I see two problems that are making it harder for Alaska to negotiate a stable long-term fiscal plan. And negotiate we must, where all of the parties -- low-income and high-income individuals, oil companies, butchers, bakers and candlestick makers -- contribute.
One problem is what I call the why-should-I-jump-first syndrome. The answer is we all jump together.
The public is not going to believe it when they hear, "Don't worry, we'll use Permanent Fund earnings but, trust me, we'll next dip into oil taxes and income taxes." I believe any solution must be politically durable, which means everyone needs to look over both shoulders at the same time and see everyone writing checks.
The other problem is the misleading and inflammatory rhetoric that for years has plagued talk of a fiscal plan. I propose a statewide ban on the terms and phrases below. They do nothing to help and merely drive people to their respective corners of the negotiating table with arms folded.
So, let's ban:
• "It's a raid on the Permanent Fund" and "stealing your PFD." Using the fund's earnings to pay for public services is not a raid or theft. And turning the discussion into a campaign slogan is irresponsible.
• "Waste," "corruption," "bloated" and all the other terms that people throw at public services (and legislators) they don't like. The discussion should be based on facts, not accusations.
• "Jay Hammond." I liked our former governor, but he's not here to defend our collective misuse of his memory.
• "The public wants to see more budget cuts." Sure they do, until they see it on their highways, at their troopers post, at their school. Waiting for a permission slip from a public that has lived tax-free and dividend-wealthy for two generations could be a long wait.
"Alaskans complain about the evils of government and the ills of public spending, but they miss the purpose of government," Revenue Commissioner Wilson Condon told Alaskans when he announced the 2002 Permanent Fund dividend. "People for centuries have chosen government as the means to achieve the goals of an organized community, the delivery system for many of the needs of society such as schools, roads, justice and health systems. … Everyone benefits from services delivered by government."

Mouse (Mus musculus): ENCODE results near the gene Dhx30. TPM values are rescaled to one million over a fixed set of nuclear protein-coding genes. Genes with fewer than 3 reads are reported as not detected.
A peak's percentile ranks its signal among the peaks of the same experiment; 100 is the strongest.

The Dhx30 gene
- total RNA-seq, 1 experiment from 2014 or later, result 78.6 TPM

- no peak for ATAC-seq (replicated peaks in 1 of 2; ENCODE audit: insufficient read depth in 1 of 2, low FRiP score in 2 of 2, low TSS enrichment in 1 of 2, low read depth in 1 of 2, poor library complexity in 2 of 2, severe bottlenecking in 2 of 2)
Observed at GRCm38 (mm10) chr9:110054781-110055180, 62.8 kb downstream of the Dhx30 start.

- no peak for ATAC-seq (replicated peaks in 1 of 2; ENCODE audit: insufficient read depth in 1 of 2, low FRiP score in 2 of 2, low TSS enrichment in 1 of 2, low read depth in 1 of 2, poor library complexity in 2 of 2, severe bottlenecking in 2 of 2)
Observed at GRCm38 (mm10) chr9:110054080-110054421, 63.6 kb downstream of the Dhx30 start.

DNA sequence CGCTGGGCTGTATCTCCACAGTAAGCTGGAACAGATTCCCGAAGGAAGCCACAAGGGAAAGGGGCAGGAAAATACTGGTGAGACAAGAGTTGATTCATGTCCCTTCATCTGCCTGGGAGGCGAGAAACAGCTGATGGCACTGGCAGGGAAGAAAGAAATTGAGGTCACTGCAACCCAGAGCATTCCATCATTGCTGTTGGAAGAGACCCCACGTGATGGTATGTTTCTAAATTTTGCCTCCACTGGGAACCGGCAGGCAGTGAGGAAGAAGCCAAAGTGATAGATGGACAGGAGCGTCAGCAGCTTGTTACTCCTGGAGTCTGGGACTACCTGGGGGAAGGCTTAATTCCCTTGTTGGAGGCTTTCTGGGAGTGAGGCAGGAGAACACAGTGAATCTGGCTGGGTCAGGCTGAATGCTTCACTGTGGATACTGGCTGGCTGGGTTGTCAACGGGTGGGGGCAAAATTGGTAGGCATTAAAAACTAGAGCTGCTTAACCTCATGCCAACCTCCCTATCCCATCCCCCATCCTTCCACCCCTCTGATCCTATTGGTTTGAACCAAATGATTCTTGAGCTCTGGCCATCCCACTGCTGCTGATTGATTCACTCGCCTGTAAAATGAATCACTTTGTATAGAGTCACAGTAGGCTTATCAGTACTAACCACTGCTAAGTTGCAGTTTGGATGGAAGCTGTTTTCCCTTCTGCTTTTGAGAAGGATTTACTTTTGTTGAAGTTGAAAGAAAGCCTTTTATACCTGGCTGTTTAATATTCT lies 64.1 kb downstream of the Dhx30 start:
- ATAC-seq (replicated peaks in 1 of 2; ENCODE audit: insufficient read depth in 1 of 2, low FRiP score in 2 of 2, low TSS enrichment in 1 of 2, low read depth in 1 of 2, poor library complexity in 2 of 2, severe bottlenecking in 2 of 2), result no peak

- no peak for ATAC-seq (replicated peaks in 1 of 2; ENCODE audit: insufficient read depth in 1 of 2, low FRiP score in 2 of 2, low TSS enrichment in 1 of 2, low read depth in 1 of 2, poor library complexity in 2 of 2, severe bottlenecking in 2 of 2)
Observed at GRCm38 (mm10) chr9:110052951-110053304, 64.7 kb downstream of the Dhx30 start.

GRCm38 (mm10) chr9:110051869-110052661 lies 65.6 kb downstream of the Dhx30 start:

Condon reminded us that the Alaska Constitution says: "All persons have corresponding obligations to the people and to the state." I bet few Alaskans ever think about their constitutional obligations to the collective good. It's time we did.
Condon closed with a warning: "Alaska's financial picture is changing ... Though some may choose to avoid reality, we are quickly approaching the day when Alaskans will have to help pay for the society we enjoy. And Permanent Fund earnings will be part of that payment plan."
I believe that part of the plan also should be an increase in the state motor fuel tax, which hasn't changed in more than half a century. And the plan should include a return to a personal income tax, which helped fund state services for 30 years before oil. And changes to the state's oil tax and tax credit structure. And smaller dividends. And more budget cuts.
And preservation -- not draining -- of the Constitutional Budget Reserve Fund so that it can continue its essential role of the past two decades as a stabilizing shock-absorber during low oil prices.
That's pretty much what it's going to take. Anyone who claims to have a plan without all of the above probably has a bridge or a railroad they want to sell you.
Well-off Alaskans who have prospered from a thriving economy dependent on public services will pay more through an income tax. Less-well-off Alaskans will pay through reduced dividends. The oil industry will be there, too, since everyone needs to contribute.
One last point: The oil industry's fear of investment in Alaska is not that they are the deep pocket. They know that. What worries them is that they are the only pocket. I believe helping to pay for the services we all enjoy -- sharing in that constitutional obligation -- would do more to draw investment to the state than any tax credits ever could.
If we all jump together, at the same time, the odds are better we will land upright.
Larry Persily is a former deputy commissioner at the Alaska Department of Revenue, former federal coordinator for Alaska North Slope natural gas pipeline projects and former longtime Alaska journalist. He currently works for the Kenai Peninsula Borough. The views expressed here are his own.
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